CHAPTER XV
THE DAWN OF THE FOUR-POWER PACT

At the time when, towards the end of 1931, Japan was invading China, a training-camp was established in a farm at Janka Puzzla in Hungary for Croat Fascists who had fled from Yugoslavia. The Hungarian example was repeated in Italy. A similar camp was set up in Bardi, a village near Borgotaro in Emilia, and others not far from Brescia and Ancona. ( Hitler was soon to open other camps in Germany.) Arms stores were kept in Austria unbeknown, of course, to the Austrian police. Ante Pavelić, who in 1941 was to become the Fuehrer of Nazified Croatia, was at the head of all this organization.

During the Roatta trial held in Rome ( January 1945), Baron Pompeo Aloisi, one of Mussolini's men, stated that Pavelić's men (the Ustache = insurgents) "depended directly on the Head of the Government and his Cabinet"; they had been "put in charge of a diplomat, Cortese, who had been detached from the Ministry of Foreign Affairs, and who was instructed to maintain liaison with the police and the other Ministries". A high official of the Ministry of the Interior testified that "all payments for the Ustache were made by the Ministry of Foreign Affairs from its secret funds". A general of the carabinieri testified that the Ustache "had a group of carabinieri detailed to them".1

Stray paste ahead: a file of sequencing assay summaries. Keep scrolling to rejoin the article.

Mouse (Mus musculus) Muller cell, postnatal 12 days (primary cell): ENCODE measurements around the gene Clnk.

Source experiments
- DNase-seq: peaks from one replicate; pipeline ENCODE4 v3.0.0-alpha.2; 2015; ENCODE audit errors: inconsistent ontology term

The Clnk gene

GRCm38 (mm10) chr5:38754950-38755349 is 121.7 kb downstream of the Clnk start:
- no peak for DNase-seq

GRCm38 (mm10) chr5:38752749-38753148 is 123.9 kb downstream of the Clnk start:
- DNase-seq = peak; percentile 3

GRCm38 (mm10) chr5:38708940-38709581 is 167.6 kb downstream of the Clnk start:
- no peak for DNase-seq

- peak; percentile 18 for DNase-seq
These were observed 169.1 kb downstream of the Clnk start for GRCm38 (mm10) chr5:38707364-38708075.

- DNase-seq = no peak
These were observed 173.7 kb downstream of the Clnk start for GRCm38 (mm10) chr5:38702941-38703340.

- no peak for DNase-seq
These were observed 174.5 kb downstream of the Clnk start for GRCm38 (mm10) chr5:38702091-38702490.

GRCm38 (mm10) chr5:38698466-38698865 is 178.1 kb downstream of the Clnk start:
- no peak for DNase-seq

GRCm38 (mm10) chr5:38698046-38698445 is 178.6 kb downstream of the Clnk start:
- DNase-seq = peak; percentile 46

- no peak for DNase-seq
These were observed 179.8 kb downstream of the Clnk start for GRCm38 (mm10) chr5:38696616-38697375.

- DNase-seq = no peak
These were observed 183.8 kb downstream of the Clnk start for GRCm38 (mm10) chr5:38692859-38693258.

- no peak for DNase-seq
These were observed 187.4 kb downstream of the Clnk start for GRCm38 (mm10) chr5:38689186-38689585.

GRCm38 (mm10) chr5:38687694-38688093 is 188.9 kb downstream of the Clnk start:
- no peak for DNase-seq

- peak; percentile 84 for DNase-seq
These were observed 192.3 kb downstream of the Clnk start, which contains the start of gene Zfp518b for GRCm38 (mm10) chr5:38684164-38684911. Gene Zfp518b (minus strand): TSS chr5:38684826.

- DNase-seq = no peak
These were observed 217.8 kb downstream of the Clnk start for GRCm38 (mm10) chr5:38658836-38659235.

This did not prevent the Italian Foreign Minister, Grandi, when the Disarmament Conference opened (2.ii.32), from making a great display of pacifist and anti-militarist emotions. He proposed the abolition of battleships, submarines, and aircraft-carriers, of artillery and tanks, of bombing planes, of chemical warfare, and urged more effective protection for civilian populations (10.ii.32).

A year earlier Stimson had pointed out that if there were no preliminary agreement on objectives and on methods of achieving them, a Disarmament Conference would be nothing but a farce. The Conference was, indeed, one long farce. "Every delegate present felt that his type of weapon was defensive and the other fellow's offensive." One of the delegates summed up the whole story when he stated that "a weapon is either offensive or defensive according to which end of it you are looking at." According to the Germans, even the fixed guns of the Maginot Line could cover an assault upon the unfortified Rhineland, and hence could be called offensive weapons. According to one of the American delegates, the battle-

____________________
1
Il processo Roatta, pp. 41, 42, 49, 55, 63.

-128-

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